Students get crash course in anti-discrimintation
A middle school is under fire after a they conducted an anti-discrimination exercise.
A select group of students at Taylorview Junior High were asked if they wanted to participate in the exercise. Students that agreed were given a red paper dot to wear around their necks for the first half of the day. Students without these red dots were not aware of the exercise.
Red dot students were instructed to go to their classes like normal, the only difference is that the teachers would treat them differently. These selected students, like Alayna Jon, were put in scenarios where the teacher would accuse them of cheating, or isolate them from other students for some reason or another, all without her fellow classmates knowing that it was all a ruse.
"I got little notes from my friends that said, 'Alayna, this is ridiculous, we know you didn't do anything wrong," said Alayna.
Her classmates even started a protest and began to cut out their own red dots to stand up against this treatment, an act the school said they are proud of.
"We know the students learned a lesson because they didn't tolerate it, they have a better understanding of social justice," said English teacher and exercise leader Byron Heath.
The school held a informal assembly after lunch to meet with the team involved to explain to student that none of these discriminatory actions were real. The school said students seemed to respond well after the explanation, but not everyone was happy with this hands on lesson. Several parents called the school to complain.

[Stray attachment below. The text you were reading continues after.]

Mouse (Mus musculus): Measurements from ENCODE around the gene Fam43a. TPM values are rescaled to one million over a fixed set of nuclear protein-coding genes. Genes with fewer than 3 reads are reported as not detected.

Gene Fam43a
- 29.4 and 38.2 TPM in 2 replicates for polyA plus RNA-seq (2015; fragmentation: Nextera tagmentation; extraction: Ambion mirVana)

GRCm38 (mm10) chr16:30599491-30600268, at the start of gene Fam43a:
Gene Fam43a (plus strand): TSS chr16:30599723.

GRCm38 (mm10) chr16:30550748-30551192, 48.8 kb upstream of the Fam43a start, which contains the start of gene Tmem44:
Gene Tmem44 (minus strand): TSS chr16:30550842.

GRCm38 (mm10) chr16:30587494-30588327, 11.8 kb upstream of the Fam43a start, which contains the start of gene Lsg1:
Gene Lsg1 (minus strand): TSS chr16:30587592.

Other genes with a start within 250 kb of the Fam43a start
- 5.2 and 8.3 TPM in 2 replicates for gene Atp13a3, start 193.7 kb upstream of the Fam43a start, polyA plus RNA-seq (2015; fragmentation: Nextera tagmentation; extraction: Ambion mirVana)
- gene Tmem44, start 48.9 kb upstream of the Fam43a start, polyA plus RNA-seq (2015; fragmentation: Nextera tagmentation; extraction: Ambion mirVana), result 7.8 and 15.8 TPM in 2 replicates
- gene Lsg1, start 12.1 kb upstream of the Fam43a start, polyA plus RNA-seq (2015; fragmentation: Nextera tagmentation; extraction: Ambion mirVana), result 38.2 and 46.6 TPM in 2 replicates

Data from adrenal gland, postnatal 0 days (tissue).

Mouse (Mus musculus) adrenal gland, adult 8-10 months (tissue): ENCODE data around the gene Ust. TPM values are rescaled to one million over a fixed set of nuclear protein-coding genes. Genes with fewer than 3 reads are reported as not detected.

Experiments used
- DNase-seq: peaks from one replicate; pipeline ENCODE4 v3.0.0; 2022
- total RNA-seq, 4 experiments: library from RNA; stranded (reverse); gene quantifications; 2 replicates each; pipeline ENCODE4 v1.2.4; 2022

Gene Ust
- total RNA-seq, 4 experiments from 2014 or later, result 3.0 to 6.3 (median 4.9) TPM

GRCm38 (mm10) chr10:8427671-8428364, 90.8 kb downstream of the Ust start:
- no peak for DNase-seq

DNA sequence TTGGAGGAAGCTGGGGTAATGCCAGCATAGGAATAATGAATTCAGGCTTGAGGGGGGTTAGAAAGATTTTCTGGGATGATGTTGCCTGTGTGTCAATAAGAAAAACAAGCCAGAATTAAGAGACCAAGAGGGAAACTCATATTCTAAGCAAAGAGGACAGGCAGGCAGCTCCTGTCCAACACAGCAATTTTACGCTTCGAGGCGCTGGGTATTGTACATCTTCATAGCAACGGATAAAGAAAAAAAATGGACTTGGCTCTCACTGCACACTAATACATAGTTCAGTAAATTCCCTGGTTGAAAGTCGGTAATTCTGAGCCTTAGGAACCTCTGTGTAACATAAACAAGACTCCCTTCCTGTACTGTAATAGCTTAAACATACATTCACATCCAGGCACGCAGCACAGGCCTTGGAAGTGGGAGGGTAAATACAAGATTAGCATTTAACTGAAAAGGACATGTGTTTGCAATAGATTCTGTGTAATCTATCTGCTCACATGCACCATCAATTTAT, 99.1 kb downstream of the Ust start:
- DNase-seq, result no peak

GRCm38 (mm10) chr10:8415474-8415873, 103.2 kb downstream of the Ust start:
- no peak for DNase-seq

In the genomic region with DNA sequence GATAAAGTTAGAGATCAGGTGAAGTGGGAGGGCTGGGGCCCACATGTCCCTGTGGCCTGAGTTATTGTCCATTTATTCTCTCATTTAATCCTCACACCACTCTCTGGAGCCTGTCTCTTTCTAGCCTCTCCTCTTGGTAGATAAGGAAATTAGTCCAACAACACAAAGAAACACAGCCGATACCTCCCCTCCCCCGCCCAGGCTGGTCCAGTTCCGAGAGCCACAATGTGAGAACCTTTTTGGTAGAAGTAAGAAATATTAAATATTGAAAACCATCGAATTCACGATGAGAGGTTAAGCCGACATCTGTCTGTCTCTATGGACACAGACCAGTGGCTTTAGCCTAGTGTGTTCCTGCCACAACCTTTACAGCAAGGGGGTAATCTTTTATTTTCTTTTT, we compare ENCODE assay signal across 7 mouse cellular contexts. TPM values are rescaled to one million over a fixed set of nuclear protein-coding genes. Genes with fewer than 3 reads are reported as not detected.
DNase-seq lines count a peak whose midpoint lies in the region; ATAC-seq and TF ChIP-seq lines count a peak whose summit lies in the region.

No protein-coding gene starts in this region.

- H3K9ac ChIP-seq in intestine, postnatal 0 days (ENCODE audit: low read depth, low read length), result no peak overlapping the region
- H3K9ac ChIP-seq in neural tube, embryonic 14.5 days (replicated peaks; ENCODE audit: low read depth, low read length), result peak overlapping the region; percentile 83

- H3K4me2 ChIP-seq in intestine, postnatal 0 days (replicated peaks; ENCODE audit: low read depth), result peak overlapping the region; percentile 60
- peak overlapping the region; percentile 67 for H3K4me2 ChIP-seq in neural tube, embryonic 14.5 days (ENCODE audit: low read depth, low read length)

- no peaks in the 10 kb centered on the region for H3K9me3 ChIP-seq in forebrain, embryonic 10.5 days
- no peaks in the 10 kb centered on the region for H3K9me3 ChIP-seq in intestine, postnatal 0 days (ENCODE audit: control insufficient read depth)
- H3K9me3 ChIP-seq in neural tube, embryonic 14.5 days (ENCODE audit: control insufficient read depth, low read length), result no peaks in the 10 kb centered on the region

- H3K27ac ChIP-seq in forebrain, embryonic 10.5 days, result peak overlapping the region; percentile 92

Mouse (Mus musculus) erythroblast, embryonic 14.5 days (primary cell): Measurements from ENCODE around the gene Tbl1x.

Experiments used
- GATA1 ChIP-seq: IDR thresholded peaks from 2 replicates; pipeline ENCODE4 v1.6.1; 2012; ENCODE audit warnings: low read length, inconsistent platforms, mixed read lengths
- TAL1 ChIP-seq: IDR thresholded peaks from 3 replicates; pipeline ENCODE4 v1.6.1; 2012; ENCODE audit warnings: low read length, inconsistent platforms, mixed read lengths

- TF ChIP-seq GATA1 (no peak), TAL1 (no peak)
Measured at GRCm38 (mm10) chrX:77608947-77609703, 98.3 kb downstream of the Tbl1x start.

Daniel Hammon said his daughter was one of the students who decided to start a petition before realizing it was all an experiment. But Hammon said that even though it wasn't real, it still affected his daughter in a negative way.
"It should have been everyone knowing about it. As long as everyone knew what was going on, then everyone would have understood the purpose," he said.
School administration said they had success with the exercise years before, but this time students were more emotional when witnessing the staged discrimination. They said the whole point was to get students to react exactly the way they did. Students will have a better understanding of social injustice throughout history, as teachers begin teaching about the Holocaust, slavery, and bullying. They said next time they will notify parents before the exercise is carried out.
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